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Dispute Resolution, Enforcement, and Jurisdiction

Jennifer H. Weddle, Energy and Mineral Development in Indian Country

Therefore, whenever a company does business with an Indian tribe, the company should be aware of the potential Indian law3 components to transactions with the tribe. Basic Indian law concerns presented in typical development contracts are summarized below.4 These topics include: (I) Understanding When The Company Is Doing Business with a Tribe; (II) Basic Contracting Issues; (III) Sovereign Immunity; (IV) Tribal Court Procedures; (V) Jurisdiction, Applicable Law and Dispute Resolution; (VI) Section 17 Corporations and Tribal Business Entities; and (VII) Authority and Signatories.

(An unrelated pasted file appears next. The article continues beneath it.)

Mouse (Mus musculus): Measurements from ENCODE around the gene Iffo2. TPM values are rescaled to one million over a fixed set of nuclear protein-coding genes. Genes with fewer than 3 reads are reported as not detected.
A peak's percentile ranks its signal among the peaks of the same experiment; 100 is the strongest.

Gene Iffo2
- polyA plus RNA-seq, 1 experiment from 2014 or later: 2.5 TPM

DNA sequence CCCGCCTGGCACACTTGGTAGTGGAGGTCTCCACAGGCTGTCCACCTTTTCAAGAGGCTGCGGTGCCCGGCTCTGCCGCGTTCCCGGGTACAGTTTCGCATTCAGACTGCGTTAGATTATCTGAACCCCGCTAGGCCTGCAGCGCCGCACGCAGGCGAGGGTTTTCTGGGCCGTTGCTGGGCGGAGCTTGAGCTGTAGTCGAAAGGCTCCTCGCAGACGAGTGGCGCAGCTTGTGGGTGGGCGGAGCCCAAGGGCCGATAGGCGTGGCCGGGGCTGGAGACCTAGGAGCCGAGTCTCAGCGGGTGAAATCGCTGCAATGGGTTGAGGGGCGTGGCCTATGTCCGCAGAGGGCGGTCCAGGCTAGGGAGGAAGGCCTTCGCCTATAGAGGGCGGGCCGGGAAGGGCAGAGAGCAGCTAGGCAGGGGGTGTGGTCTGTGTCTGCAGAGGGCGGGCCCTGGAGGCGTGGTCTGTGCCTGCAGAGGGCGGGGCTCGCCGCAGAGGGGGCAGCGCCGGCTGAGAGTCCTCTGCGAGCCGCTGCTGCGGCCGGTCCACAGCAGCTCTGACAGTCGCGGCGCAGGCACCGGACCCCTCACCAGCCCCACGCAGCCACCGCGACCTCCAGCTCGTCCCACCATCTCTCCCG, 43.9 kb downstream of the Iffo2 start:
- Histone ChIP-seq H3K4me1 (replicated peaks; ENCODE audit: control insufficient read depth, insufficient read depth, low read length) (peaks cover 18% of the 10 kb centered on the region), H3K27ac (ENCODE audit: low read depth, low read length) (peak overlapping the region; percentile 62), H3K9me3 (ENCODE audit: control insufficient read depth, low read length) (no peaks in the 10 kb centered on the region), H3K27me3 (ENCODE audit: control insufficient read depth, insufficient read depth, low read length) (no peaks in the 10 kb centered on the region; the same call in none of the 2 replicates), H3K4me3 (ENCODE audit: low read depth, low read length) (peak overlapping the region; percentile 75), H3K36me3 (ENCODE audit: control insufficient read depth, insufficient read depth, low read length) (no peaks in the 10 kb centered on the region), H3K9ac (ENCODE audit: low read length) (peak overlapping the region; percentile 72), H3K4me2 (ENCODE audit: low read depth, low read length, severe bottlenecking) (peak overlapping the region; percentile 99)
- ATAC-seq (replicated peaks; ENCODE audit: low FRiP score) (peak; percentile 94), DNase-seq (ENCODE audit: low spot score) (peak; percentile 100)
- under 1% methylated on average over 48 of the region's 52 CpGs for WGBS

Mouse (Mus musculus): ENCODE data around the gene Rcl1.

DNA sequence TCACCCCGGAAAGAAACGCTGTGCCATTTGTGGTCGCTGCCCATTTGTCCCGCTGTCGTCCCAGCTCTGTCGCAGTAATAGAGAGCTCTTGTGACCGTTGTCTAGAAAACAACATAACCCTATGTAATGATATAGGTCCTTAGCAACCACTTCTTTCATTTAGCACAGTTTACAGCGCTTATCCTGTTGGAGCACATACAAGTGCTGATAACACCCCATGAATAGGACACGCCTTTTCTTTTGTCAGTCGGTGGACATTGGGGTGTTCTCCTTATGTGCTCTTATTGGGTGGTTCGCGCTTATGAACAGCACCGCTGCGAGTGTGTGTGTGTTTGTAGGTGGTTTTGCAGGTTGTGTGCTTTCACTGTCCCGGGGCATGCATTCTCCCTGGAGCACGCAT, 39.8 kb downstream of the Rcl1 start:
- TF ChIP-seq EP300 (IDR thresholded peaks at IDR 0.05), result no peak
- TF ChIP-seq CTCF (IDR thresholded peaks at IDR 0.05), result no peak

I. Understanding When a Company Is Doing Business with a Tribe

What is an Indian tribe? It is a government - “a group of Indians that is recognized as constituting a distinct and historically continuous political entity for at least some governmental purposes.”5 The term “recognized,” however, has a distinct and political meaning. It means that the United States government, by an official action, has recognized that particular tribe as a tribe, in essentially the same manner as it recognizes various nations as members of the world community.

Only tribes that are federally-recognized have the benefits and powers of an Indian tribe. The United States Bureau of Indian Affairs periodically publishes a list of the federally- [10-3] recognized tribes in the Federal Register.6 Ther